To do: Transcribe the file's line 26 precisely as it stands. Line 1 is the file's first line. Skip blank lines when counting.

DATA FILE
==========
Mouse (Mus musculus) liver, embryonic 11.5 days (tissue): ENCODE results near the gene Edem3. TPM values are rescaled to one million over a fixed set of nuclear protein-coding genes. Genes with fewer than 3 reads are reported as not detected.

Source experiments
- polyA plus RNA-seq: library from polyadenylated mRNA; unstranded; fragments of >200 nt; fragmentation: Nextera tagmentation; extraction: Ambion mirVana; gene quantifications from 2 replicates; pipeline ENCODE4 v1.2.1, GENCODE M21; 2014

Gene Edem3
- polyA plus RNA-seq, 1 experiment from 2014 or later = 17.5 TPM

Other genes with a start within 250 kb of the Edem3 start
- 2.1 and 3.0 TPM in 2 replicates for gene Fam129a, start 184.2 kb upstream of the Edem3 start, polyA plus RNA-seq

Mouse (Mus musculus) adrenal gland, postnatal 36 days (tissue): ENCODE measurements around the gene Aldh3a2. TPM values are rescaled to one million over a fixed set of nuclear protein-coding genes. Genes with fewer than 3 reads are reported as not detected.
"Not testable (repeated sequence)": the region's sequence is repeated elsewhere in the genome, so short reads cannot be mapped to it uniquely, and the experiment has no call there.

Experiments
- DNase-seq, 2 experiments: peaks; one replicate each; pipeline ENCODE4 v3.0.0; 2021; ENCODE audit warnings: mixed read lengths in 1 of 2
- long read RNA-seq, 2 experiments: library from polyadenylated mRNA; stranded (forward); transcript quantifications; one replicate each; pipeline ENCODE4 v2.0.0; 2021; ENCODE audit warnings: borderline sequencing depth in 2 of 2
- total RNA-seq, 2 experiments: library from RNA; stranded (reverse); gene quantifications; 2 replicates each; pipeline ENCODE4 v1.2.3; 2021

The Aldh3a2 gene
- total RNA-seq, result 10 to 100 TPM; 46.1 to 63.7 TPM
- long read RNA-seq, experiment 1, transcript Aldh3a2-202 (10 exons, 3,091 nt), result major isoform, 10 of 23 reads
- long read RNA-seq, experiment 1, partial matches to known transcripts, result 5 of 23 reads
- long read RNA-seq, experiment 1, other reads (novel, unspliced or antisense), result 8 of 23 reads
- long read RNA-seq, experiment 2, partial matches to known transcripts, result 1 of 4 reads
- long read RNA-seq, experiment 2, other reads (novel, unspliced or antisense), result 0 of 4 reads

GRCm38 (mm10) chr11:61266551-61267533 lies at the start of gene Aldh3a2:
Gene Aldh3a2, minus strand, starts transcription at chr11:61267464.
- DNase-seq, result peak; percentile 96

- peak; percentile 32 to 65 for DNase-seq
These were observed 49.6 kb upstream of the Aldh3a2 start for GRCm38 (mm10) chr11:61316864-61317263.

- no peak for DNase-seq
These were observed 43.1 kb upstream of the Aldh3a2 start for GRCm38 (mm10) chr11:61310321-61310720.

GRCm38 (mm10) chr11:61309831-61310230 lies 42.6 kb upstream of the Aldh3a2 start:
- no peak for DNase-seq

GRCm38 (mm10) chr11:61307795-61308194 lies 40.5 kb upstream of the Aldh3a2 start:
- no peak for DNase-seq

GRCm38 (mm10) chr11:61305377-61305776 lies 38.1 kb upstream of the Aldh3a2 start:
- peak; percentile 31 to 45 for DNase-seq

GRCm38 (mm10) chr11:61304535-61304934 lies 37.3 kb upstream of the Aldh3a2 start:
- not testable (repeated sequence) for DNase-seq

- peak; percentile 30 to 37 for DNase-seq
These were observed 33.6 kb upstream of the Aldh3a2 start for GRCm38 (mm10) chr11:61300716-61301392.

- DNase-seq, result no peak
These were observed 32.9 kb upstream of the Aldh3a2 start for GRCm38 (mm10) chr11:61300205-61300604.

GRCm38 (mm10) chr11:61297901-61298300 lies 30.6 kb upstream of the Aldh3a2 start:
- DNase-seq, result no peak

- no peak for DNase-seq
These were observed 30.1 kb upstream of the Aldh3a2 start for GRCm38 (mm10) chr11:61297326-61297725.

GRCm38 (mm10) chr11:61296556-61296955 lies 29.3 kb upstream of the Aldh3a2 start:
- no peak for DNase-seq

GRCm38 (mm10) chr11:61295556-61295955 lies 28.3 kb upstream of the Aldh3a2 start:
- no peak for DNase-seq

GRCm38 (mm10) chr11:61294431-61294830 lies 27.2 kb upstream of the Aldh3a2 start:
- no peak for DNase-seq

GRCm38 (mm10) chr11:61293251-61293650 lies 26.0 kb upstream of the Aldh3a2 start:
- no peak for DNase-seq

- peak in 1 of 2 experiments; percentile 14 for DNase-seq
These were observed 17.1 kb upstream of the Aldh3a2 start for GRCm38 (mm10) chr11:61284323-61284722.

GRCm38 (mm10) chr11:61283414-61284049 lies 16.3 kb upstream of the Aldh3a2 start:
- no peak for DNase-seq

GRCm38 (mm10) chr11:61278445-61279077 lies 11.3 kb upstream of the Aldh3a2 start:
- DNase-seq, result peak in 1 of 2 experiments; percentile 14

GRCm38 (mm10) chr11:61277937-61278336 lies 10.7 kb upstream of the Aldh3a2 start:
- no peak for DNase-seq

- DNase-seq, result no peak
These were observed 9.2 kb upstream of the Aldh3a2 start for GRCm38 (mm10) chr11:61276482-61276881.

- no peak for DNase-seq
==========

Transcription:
- no peak for DNase-seq